Lt. Gen. Keith Kellogg calls for US to decouple from China as tensions persist
Lt. Gen. Keith Kellogg says China is an adversary, not a competitor amid growing concerns over rising threats on ‘Your World.’
Over the past two decades, China has ramped up its economic ties with nations across Latin America, but it is China’s rising influence in the region that has Washington increasingly concerned.
The growing threat China poses to the U.S. has moved ever forward in the American conscious as defense officials and lawmakers continue to monitor emerging trends from Beijing’s burgeoning relationships worldwide.
China’s quiet expansion in the southern hemisphere has increasingly caught the attention of U.S. defense officials and lawmakers, including Florida Republican Rep. María Elvira Salazar, who last month drew attention to growing security threats emerging from Latin America.
Chinese President Xi Jinping waves during a visit to a housing development in Caracas, Venezuela 2014. The Chinese president has visited Latin America more times over the past decade than former Presidents Obama, Trump and current President Biden combined. (REUTERS/Carlos Garcia Rawlins)
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In a House Foreign Affairs Committee hearing, Salazar told lawmakers that Argentina, along with nations like Venezuela and Bolivia, were allowing China to gain a military foothold in Latin America.
“[Chinese President] Xi Jinping has been to Latin America more times than President Obama, Trump and Biden combined in the last 10 years,” Salazar told lawmakers. “The Chinese are not here for trade. They’re here for war.”
The Florida congresswoman pointed to China’s sales of military equipment and arms to the region over the last decade and claimed that Argentina is now considering opening a Chinese fighter jet factory.
Argentina’s Ambassador to the U.S. Jorge Arguello rejected Salazar’s claims earlier this month as false and called them “absurd.”
However, Salazar also drew attention to a Deep Space Station the size of “400 football fields” in the middle of Argentina’s Patagonia desert as another chief security concern.
The installations of a Chinese space station are seen in Las Lajas, Argentina, Jan. 22, 2019. (REUTERS/Agustin Marcarian)
“I am sure the Chinese are very interested in studying the stars and every constellation. But the problem is that Argentina has no idea what’s going on there because the Chinese don’t let them in,” she said before questioning whether this program has anything to do with the recent Chinese “balloon” activity over the U.S.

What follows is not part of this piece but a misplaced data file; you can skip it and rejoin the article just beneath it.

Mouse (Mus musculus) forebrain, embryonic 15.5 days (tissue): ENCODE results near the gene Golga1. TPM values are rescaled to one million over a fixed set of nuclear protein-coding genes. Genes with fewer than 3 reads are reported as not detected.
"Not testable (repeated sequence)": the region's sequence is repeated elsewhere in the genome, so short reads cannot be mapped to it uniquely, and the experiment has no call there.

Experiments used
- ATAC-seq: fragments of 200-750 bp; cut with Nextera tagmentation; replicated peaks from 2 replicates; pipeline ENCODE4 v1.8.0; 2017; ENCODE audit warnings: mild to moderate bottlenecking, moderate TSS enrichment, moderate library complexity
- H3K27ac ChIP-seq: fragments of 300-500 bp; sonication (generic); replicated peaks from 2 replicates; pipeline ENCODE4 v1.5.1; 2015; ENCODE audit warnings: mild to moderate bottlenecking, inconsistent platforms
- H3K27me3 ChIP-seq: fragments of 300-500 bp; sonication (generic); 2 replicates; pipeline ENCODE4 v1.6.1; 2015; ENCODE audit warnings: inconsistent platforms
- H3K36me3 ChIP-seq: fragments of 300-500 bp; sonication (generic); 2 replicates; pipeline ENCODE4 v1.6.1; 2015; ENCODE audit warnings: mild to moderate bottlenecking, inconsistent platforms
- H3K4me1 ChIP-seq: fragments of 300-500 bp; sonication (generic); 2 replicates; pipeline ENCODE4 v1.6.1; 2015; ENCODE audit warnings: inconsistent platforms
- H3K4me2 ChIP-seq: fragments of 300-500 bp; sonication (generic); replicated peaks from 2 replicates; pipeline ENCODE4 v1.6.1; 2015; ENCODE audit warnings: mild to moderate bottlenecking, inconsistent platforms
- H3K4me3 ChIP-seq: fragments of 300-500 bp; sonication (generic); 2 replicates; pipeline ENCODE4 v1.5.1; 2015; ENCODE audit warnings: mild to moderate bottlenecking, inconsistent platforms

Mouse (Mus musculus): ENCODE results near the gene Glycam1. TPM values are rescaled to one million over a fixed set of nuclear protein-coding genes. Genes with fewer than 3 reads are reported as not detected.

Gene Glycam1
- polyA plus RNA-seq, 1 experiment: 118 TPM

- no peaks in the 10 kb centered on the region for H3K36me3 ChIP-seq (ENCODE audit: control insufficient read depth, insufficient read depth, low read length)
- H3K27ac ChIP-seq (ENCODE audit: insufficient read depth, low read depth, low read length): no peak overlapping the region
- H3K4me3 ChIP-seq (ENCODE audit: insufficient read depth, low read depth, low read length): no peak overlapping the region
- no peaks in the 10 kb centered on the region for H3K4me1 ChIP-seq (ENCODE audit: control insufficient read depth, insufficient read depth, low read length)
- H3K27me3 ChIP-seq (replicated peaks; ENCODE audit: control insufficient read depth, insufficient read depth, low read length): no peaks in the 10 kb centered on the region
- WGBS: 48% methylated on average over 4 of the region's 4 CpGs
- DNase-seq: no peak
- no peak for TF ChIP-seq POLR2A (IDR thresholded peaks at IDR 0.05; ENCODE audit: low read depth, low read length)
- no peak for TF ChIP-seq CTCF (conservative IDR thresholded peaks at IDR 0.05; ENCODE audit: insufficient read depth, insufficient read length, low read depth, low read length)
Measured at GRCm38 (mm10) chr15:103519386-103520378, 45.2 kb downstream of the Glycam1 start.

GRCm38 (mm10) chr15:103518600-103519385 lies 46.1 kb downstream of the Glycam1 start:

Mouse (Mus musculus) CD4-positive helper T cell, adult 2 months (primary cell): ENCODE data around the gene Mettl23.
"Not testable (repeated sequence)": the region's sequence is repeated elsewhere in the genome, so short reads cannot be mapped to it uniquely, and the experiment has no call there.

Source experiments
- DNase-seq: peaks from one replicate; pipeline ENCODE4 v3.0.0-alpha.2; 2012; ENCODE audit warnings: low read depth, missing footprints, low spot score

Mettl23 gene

The ambassador scoffed at Salazar’s concerns regarding the space station, saying he has personally visited it and claimed it was akin to another agreement Argentina has with the European Space Agency.
However, one expert on Latin America told Fox News Digital that the U.S. has serious concerns when it comes to this space station.
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“We have no clue what takes place there and neither do the Argentinians. We believe that [China’s] using that as a mechanism to monitor our space activity and otherwise be a collector of intelligence,” Juan Cruz, former National Security Council senior director for Western Hemisphere affairs said.
Beijing’s involvement in Latin America stretches far beyond its military interests there.
China will provide Venezuela with a $4 billion credit line under an agreement signed on Monday, with the money to be repaid by oil shipments from OPEC member Venezuela. The deal was inked during a 24-hour visit to Venezuela by Chinese President Xi Jinping, right, who is on a tour of Latin America. (REUTERS/Carlos Garcia Rawlins)
China has a “physical presence” in 25 out of 31 Latin American countries and nearly 30% of its global lending goes to Latin America, according to Salazar’s office.
Trade between China and Latin America also grew 26-fold from 2000-2020 – an increase from $12 billion to $315 billion according to the World Economic Forum.
This growth is only expected to keep rising, reaching more than $700 billion a year by 2035.
While the U.S. remains Latin America’s largest trading partner, China is quickly rising to overtake Washington in nearly every field in the region, including in trade, security, tech, and diplomatic relations – a feat it is carrying out largely through soft power.